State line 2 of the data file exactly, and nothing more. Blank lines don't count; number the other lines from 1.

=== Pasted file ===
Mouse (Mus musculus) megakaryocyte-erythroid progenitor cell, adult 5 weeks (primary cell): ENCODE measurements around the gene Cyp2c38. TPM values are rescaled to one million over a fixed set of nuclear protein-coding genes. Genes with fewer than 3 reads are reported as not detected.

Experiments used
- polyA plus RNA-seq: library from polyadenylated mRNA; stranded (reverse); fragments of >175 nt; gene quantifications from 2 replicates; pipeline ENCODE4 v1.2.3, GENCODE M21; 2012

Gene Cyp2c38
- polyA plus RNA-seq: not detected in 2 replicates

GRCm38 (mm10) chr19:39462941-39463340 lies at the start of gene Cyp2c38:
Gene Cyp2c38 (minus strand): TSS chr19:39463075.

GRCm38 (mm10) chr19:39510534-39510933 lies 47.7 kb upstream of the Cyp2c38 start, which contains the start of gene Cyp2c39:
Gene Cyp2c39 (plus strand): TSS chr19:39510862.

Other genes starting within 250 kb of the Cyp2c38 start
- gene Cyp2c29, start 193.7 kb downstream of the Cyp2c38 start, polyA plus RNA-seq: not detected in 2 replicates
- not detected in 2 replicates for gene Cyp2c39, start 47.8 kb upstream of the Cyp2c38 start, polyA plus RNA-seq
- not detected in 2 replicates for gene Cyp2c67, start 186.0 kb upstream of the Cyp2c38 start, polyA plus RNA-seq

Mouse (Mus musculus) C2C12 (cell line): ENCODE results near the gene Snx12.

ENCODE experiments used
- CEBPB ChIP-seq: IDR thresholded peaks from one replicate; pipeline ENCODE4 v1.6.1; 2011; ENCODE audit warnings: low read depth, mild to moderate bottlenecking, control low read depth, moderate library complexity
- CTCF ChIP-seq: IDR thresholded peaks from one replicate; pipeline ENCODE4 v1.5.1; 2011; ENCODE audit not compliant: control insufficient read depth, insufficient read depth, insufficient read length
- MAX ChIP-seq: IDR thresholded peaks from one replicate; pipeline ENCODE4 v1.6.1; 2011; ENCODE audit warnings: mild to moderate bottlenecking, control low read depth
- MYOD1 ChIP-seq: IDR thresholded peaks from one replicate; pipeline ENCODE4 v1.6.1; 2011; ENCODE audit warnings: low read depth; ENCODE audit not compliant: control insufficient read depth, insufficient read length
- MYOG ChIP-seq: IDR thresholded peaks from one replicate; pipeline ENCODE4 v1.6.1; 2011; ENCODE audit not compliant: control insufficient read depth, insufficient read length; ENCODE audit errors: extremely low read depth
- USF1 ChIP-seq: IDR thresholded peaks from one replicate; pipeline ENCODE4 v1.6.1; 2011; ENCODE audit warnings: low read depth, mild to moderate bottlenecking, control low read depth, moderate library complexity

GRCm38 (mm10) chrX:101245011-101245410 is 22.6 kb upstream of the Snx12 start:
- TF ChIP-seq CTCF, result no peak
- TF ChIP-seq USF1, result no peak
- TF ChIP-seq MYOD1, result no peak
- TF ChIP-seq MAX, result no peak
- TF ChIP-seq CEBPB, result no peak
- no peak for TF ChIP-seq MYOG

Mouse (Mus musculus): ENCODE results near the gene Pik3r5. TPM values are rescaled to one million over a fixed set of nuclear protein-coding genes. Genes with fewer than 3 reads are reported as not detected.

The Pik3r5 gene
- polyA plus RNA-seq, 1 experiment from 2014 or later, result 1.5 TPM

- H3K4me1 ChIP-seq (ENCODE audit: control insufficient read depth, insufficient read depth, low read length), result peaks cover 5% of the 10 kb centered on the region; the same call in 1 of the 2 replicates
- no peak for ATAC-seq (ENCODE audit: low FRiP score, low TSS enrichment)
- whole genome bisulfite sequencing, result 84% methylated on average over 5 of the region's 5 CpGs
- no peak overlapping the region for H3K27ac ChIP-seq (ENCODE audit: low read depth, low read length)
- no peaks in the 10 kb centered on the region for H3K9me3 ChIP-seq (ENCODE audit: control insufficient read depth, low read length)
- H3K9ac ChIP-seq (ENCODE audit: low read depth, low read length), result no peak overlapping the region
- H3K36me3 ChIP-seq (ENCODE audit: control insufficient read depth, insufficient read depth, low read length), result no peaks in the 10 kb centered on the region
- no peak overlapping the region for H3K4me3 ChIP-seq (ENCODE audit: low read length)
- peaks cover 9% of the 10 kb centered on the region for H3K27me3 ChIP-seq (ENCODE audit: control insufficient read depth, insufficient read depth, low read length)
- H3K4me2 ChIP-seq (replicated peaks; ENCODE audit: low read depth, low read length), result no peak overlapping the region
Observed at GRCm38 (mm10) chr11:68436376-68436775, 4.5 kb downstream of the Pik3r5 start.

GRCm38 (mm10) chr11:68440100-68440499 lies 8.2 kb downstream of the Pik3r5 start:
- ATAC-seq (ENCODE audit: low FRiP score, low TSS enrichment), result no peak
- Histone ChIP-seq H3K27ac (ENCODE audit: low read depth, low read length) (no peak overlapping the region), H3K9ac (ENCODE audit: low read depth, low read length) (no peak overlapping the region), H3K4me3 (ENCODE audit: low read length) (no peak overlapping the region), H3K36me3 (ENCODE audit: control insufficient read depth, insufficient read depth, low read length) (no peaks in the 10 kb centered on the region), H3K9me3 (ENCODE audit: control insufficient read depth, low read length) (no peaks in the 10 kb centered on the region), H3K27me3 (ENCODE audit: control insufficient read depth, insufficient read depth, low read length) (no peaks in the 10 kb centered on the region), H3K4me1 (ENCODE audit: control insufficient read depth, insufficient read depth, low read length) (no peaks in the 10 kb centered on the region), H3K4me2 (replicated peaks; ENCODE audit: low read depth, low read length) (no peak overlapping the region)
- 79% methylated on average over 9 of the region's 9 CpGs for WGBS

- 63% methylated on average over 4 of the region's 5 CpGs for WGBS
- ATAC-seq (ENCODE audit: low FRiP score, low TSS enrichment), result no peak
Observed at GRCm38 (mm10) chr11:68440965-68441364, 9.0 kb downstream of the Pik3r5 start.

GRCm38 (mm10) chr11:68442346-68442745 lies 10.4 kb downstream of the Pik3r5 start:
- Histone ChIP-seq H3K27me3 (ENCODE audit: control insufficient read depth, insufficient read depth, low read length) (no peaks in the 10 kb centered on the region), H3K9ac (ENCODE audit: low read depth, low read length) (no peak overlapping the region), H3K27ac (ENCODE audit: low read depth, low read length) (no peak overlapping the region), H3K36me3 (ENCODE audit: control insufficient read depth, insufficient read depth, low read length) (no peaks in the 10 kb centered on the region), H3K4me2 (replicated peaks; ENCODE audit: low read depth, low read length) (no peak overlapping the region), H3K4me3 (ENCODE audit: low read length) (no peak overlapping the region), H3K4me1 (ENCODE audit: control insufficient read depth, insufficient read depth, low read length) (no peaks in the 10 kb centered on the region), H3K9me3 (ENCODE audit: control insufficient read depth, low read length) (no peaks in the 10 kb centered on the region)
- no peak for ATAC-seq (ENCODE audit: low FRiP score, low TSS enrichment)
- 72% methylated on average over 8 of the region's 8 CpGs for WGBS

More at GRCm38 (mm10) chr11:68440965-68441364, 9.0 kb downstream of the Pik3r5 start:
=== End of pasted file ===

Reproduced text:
Experiments used